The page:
One of the outputs – a map of the local valley with colour-coded dots representing sites for the key wildlife.

The key for the map.

After two days of classroom-based training we set up a ‘field day’ during which the participants would put into practice their knowledge and guide us for a day.

My team for the field day..

Heading into a stunning side valley..

Scanning for wildlife.

Learning to use a telescope..

We had a wonderful time, following them into secret side valleys, listening as they told us about the significance of the local plants and pointing out signs of wild animals including a Snow Leopard scrape and fresh bear scratches on an ancient tree.

A Snow Leopard ‘scrape’, used to mark territory.

Scratches of Asian Brown Bear on an ancient tree

As with many rural communities around the world, a significant proportion of the young people are tending to move to the cities where they hope to find more opportunities.  It was heartening to hear the young guys in my group say they wanted to stay in the valley and were looking for ways to generate alternative income that would enable them to do so.. wildlife watching tourism, they said, might be just such an enabler.

I returned to Beijing feeling positive about the future of the wildlife and the wonderful people that co-exist in this special part of the world.  If managed well, including restricting the total numbers of visitors, implementing a code of conduct for visitors and monitoring the impact on the fragile ecosystem, tourism has the potential to raise income levels for local people across the community, raise funds for Snow Leopard conservation and provide visitors with a special experience.  I’m looking forward to further supporting the local people to take advantage of this opportunity.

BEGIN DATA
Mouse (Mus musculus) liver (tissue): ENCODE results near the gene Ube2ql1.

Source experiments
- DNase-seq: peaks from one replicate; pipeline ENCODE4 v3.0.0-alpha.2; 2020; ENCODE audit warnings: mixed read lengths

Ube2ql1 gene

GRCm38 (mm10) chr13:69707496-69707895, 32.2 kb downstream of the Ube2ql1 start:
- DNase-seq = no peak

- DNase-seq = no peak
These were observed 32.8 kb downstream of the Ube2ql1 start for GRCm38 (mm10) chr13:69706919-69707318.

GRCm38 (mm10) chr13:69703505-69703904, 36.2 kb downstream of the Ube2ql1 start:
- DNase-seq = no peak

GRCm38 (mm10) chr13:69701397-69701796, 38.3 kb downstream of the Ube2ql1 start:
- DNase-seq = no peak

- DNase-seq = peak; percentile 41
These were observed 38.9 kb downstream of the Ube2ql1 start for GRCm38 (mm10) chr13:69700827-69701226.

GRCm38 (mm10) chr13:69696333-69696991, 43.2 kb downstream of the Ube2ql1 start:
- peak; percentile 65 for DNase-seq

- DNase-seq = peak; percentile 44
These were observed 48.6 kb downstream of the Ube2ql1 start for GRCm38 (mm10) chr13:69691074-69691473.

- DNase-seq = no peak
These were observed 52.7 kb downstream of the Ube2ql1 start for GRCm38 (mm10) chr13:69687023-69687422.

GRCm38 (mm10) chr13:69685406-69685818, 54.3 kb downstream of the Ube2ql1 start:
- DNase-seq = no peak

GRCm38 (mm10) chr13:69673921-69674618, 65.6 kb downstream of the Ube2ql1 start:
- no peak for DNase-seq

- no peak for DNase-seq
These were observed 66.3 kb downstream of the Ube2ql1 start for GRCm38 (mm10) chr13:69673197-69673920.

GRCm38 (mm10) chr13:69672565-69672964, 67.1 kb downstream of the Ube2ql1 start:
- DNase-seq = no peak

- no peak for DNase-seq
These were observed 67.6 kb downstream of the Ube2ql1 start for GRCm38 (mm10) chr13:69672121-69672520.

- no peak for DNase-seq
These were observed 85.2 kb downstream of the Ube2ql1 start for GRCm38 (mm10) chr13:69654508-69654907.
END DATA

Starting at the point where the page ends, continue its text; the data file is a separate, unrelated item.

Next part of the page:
Big thanks to Zhao Xiang, Li Yuhan and Zhala of ShanShui for making the arrangements and for their wonderful hospitality.  Also to Cuomao, my skilled Tibetan-English interpreter, the local government who provided me with accommodation and food during this stay and, of course, to all of the wonderful participants of the course for being such brilliant students and teachers.

The third pilot trip – the first since the training – will take place next week when I visit the valley with an international group of wildlife watchers and I am sure it will help further to develop the capacity of the local people whilst learning more about the best places to see the wildlife.  If you have a small group interested in visiting, please don’t hesitate to contact me.

 

 

 

Header image: playing the “food chain game”.